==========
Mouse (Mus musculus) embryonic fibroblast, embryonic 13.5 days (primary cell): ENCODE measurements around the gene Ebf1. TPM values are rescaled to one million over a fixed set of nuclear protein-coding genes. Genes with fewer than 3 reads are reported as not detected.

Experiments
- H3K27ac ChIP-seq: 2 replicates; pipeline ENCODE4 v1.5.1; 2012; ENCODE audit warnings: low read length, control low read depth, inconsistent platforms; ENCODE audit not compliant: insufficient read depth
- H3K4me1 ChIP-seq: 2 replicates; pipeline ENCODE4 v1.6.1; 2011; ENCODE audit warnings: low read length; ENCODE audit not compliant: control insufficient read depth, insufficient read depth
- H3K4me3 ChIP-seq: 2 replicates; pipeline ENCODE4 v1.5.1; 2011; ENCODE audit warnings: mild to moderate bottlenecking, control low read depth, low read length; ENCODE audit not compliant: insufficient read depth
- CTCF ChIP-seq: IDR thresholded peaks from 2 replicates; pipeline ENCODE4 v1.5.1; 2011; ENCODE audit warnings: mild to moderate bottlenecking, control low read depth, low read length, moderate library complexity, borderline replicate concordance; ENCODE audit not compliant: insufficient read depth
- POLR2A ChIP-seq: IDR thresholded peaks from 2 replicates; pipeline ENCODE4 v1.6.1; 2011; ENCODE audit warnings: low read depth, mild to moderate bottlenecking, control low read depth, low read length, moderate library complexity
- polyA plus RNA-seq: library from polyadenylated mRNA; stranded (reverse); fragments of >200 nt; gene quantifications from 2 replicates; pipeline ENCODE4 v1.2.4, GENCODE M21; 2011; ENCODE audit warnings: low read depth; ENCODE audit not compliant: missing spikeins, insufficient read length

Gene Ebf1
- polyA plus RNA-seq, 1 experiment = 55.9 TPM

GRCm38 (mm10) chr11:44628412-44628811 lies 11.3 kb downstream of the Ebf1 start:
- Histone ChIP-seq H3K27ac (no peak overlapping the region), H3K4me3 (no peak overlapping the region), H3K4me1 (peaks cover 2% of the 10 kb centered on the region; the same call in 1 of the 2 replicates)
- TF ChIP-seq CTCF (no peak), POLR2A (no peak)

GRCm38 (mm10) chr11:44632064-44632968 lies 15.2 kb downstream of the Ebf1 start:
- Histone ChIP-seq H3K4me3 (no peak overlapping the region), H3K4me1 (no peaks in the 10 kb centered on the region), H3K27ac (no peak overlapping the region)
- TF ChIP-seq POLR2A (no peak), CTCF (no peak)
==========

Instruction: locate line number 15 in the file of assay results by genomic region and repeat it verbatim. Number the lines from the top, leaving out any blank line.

- Histone ChIP-seq H3K4me3 (no peak overlapping the region), H3K4me1 (no peaks in the 10 kb centered on the region), H3K27ac (no peak overlapping the region)